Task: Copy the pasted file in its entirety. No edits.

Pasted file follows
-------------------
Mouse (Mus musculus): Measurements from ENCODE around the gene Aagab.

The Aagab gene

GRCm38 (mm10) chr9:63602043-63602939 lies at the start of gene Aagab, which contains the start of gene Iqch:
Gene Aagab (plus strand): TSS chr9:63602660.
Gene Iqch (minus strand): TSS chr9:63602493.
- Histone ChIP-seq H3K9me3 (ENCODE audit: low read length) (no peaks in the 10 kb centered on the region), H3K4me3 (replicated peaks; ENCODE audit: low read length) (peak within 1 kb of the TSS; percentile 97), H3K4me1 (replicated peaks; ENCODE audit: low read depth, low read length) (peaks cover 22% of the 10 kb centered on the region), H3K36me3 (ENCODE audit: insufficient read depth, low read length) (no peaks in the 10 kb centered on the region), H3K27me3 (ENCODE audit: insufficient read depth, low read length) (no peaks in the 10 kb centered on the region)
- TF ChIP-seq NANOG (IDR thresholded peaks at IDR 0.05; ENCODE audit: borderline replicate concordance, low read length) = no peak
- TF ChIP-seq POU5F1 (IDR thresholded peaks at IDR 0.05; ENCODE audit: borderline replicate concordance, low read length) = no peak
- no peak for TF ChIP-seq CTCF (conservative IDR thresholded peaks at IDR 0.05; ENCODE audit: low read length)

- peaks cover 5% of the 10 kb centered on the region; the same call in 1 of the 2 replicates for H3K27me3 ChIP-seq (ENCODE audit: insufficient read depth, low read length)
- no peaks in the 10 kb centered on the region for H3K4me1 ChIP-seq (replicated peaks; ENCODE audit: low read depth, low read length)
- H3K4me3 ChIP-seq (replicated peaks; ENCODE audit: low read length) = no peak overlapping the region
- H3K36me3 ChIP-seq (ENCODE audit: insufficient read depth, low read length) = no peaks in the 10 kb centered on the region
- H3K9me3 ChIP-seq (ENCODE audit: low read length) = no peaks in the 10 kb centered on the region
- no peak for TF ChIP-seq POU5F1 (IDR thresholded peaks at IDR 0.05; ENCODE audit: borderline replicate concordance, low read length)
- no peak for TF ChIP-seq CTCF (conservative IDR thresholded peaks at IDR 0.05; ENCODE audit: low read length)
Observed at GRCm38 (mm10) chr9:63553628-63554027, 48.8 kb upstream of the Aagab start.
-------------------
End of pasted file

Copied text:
Mouse (Mus musculus): Measurements from ENCODE around the gene Aagab.

The Aagab gene

GRCm38 (mm10) chr9:63602043-63602939 lies at the start of gene Aagab, which contains the start of gene Iqch:
Gene Aagab (plus strand): TSS chr9:63602660.
Gene Iqch (minus strand): TSS chr9:63602493.
- Histone ChIP-seq H3K9me3 (ENCODE audit: low read length) (no peaks in the 10 kb centered on the region), H3K4me3 (replicated peaks; ENCODE audit: low read length) (peak within 1 kb of the TSS; percentile 97), H3K4me1 (replicated peaks; ENCODE audit: low read depth, low read length) (peaks cover 22% of the 10 kb centered on the region), H3K36me3 (ENCODE audit: insufficient read depth, low read length) (no peaks in the 10 kb centered on the region), H3K27me3 (ENCODE audit: insufficient read depth, low read length) (no peaks in the 10 kb centered on the region)
- TF ChIP-seq NANOG (IDR thresholded peaks at IDR 0.05; ENCODE audit: borderline replicate concordance, low read length) = no peak
- TF ChIP-seq POU5F1 (IDR thresholded peaks at IDR 0.05; ENCODE audit: borderline replicate concordance, low read length) = no peak
- no peak for TF ChIP-seq CTCF (conservative IDR thresholded peaks at IDR 0.05; ENCODE audit: low read length)

- peaks cover 5% of the 10 kb centered on the region; the same call in 1 of the 2 replicates for H3K27me3 ChIP-seq (ENCODE audit: insufficient read depth, low read length)
- no peaks in the 10 kb centered on the region for H3K4me1 ChIP-seq (replicated peaks; ENCODE audit: low read depth, low read length)
- H3K4me3 ChIP-seq (replicated peaks; ENCODE audit: low read length) = no peak overlapping the region
- H3K36me3 ChIP-seq (ENCODE audit: insufficient read depth, low read length) = no peaks in the 10 kb centered on the region
- H3K9me3 ChIP-seq (ENCODE audit: low read length) = no peaks in the 10 kb centered on the region
- no peak for TF ChIP-seq POU5F1 (IDR thresholded peaks at IDR 0.05; ENCODE audit: borderline replicate concordance, low read length)
- no peak for TF ChIP-seq CTCF (conservative IDR thresholded peaks at IDR 0.05; ENCODE audit: low read length)
Observed at GRCm38 (mm10) chr9:63553628-63554027, 48.8 kb upstream of the Aagab start.